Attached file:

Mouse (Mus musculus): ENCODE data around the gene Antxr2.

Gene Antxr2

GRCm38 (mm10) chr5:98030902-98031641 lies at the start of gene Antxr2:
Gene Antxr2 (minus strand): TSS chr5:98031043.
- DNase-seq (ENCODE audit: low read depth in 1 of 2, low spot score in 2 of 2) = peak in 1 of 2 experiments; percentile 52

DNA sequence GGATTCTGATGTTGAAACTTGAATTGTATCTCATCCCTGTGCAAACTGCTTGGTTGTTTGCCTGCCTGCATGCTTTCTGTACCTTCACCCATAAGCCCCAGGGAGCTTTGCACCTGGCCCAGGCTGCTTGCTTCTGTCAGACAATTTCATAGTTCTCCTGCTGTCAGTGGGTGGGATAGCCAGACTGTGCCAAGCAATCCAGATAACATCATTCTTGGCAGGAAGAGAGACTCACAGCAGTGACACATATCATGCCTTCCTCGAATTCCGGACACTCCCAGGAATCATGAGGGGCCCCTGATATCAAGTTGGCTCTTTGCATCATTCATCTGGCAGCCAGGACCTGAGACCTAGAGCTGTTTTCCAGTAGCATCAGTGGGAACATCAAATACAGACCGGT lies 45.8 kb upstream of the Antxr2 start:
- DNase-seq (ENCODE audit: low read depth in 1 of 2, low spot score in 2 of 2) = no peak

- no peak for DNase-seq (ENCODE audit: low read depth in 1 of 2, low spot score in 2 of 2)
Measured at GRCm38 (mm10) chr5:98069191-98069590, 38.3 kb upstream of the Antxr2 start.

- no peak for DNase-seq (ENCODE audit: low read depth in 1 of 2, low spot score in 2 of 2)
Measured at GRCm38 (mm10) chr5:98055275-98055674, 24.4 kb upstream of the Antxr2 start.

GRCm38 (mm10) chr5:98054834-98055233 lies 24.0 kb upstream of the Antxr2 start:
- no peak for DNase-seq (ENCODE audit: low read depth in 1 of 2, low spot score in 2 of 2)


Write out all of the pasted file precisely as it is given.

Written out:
Mouse (Mus musculus): ENCODE data around the gene Antxr2.

Gene Antxr2

GRCm38 (mm10) chr5:98030902-98031641 lies at the start of gene Antxr2:
Gene Antxr2 (minus strand): TSS chr5:98031043.
- DNase-seq (ENCODE audit: low read depth in 1 of 2, low spot score in 2 of 2) = peak in 1 of 2 experiments; percentile 52

DNA sequence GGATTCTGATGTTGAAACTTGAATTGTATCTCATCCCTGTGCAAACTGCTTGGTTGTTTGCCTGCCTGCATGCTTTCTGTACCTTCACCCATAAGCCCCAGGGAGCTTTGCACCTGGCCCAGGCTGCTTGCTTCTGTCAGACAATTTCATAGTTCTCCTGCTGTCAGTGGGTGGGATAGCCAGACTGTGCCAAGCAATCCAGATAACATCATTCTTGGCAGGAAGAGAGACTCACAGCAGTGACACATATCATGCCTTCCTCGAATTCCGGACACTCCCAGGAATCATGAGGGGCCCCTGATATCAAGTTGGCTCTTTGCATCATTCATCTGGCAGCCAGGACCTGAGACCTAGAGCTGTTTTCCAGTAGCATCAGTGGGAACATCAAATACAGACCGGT lies 45.8 kb upstream of the Antxr2 start:
- DNase-seq (ENCODE audit: low read depth in 1 of 2, low spot score in 2 of 2) = no peak

- no peak for DNase-seq (ENCODE audit: low read depth in 1 of 2, low spot score in 2 of 2)
Measured at GRCm38 (mm10) chr5:98069191-98069590, 38.3 kb upstream of the Antxr2 start.

- no peak for DNase-seq (ENCODE audit: low read depth in 1 of 2, low spot score in 2 of 2)
Measured at GRCm38 (mm10) chr5:98055275-98055674, 24.4 kb upstream of the Antxr2 start.

GRCm38 (mm10) chr5:98054834-98055233 lies 24.0 kb upstream of the Antxr2 start:
- no peak for DNase-seq (ENCODE audit: low read depth in 1 of 2, low spot score in 2 of 2)